Response Bias in Tone Glide Direction Identification
Advisor:Feth, Lawrence L.
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Publisher:The Ohio State University
Series/Report no.:The Ohio State University. Department of Speech and Hearing Science Honors Theses; 2009
The average human listener has no difficulty encoding speech. Speech sounds are the different patterns of resonance in the vocal tract identified as formants. Formant transitions, rising or falling in frequency, are fundamental to the understanding of speech. Two previous studies reported that listeners are able to identify the direction of rising frequency sounds more accurately than those falling in frequency. However, the earlier studies did not measure or control for response bias. That is, the possibility that listeners simply respond “Up” more often than “Down” when they are uncertain about their perception. In this experiment, frequency modulated (FM) tone glides were used rather than the formant characteristic in speech. Four young adults between the ages of 18-22 with normal hearing performed the task of listening to a frequency-modulated tone. They then had to decide if it was a rising or a falling tone. The actual frequency of the tone was randomized so that a response could not be made based on the starting or ending frequency of the tone. An adaptive tracking procedure was used to determine the glide duration for which a listener could achieve: 62.5 percent, 75 percent, or 85.5 percent correct when they were asked to report the direction of the frequency change. The adaptive tracking task, Single Interval Adjustment Matrix, SIAM, is designed to counteract response bias in these listening tasks. Each percentage was tested with three center frequencies: 734, 1224, 2449 Hz. This experiment examined if all four subjects were able to recognize rising frequency glides with better accuracy than falling frequency glides at all three center frequencies. In addition to this experiment, another experiment was run to compare the data from the same subjects. The second experiment replicated the Dawson experiment which did not control for response bias. The data from the two were compared to eliminate any individual differences. This experiment used a statistical analysis to see if the previous findings were in fact true or if there is a response bias from listeners.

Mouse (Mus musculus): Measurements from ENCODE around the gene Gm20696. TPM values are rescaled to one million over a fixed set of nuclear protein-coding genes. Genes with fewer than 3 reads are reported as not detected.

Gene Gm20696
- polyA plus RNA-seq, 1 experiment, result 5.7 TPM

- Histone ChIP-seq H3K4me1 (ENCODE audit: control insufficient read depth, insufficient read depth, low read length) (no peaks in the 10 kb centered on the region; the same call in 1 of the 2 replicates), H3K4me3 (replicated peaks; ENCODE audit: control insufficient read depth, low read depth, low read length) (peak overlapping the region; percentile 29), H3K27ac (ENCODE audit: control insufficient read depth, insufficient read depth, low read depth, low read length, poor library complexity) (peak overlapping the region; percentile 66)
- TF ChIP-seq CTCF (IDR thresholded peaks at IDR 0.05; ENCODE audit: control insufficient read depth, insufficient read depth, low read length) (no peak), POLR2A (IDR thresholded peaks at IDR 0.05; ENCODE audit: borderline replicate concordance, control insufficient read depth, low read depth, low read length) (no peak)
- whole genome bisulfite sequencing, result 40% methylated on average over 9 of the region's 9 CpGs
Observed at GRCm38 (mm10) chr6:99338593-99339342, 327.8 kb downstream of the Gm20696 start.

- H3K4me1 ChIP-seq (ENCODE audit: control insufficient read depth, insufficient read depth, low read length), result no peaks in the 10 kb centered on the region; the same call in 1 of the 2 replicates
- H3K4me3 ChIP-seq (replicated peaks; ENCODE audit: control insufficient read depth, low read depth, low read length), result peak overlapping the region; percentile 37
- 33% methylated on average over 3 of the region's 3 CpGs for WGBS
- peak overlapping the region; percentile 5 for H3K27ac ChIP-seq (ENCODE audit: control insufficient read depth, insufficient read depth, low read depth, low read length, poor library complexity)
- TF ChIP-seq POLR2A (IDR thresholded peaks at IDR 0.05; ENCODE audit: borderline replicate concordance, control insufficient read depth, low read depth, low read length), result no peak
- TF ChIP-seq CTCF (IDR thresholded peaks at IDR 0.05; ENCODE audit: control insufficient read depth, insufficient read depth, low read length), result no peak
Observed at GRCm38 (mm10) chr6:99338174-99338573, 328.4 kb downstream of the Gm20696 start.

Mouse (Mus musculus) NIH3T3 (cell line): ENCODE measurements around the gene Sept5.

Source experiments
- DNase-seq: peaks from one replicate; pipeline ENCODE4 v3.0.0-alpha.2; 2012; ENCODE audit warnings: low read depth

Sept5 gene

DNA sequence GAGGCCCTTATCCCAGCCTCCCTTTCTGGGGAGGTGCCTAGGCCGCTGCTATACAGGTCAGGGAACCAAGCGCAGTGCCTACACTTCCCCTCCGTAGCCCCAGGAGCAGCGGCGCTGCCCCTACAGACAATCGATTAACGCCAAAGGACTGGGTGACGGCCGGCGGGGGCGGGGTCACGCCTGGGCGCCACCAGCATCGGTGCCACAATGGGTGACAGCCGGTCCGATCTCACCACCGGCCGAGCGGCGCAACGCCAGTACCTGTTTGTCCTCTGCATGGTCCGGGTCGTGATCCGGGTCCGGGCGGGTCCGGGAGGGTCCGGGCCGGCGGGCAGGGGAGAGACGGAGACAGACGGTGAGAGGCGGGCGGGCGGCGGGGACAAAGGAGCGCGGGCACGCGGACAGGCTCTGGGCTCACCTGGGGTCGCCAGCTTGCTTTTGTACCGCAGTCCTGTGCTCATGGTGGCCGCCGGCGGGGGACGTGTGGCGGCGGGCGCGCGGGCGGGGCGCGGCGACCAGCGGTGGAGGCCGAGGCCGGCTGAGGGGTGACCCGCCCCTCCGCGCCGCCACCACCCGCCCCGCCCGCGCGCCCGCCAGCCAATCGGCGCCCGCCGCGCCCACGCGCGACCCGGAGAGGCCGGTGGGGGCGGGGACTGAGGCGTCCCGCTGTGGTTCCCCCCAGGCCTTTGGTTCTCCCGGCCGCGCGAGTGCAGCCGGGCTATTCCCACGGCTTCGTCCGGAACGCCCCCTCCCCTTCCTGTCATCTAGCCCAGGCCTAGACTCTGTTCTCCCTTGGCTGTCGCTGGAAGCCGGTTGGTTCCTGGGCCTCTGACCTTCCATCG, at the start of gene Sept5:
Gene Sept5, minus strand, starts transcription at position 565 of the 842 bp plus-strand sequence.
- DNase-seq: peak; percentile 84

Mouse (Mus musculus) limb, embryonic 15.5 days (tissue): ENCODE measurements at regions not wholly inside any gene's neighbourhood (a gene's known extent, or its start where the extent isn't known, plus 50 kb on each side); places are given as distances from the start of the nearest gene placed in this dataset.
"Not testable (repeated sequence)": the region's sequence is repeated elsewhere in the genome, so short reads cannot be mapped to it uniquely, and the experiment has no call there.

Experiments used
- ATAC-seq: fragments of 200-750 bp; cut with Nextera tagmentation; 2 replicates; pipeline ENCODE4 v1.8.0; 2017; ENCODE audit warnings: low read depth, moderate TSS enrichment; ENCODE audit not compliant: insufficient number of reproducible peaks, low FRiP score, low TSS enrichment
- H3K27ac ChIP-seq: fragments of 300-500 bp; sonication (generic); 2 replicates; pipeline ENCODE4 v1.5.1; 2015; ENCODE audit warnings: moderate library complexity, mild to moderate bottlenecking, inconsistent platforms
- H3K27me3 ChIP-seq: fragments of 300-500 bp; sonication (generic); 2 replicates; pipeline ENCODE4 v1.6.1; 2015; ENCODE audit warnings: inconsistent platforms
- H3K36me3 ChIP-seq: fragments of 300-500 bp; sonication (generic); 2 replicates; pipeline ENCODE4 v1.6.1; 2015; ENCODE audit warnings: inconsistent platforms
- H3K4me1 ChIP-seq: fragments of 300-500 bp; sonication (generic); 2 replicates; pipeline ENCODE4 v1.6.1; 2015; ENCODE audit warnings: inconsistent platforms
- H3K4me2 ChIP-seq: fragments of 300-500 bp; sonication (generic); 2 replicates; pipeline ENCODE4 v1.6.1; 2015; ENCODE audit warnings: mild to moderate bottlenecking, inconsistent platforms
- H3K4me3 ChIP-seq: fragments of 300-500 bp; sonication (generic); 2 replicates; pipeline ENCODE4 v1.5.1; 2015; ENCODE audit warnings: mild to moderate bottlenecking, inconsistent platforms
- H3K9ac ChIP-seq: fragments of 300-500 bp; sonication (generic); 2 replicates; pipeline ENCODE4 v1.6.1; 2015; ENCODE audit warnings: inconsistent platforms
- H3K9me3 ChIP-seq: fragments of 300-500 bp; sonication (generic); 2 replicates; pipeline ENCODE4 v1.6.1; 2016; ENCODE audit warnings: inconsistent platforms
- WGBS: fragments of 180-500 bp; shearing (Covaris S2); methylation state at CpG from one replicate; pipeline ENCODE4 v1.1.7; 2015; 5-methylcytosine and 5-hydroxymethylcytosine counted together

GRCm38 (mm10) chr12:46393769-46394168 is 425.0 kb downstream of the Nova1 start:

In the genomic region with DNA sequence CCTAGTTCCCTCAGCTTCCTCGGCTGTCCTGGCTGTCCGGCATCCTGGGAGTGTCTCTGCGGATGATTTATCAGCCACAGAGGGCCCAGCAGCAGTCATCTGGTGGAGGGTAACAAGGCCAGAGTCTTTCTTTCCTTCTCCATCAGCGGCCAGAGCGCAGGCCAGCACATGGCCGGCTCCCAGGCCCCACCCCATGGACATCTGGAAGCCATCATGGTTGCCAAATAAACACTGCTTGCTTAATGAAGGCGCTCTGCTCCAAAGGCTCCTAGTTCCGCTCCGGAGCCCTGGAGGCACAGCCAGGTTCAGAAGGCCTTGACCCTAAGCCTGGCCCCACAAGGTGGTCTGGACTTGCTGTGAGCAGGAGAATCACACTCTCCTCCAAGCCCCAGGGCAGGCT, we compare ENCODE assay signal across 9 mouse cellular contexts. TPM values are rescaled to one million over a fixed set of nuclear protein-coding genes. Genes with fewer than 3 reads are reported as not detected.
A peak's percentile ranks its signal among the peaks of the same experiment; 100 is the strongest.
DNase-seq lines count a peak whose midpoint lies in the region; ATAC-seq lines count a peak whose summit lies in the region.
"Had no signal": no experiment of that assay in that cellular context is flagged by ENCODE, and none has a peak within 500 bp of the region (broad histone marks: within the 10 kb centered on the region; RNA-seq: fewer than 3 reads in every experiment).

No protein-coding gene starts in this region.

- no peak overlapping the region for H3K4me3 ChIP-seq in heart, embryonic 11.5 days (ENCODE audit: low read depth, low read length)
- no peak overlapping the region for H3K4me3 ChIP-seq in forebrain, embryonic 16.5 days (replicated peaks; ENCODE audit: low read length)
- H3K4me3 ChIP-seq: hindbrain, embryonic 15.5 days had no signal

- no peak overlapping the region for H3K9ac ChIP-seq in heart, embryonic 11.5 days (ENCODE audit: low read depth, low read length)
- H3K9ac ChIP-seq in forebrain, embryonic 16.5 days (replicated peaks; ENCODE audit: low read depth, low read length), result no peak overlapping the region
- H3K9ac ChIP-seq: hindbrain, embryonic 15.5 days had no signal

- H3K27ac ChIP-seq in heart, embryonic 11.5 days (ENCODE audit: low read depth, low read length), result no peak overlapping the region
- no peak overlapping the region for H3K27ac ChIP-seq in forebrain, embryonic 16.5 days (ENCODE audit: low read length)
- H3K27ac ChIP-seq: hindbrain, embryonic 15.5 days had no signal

Arts and Science Research Scholarship, Social and Behavioral Science Grant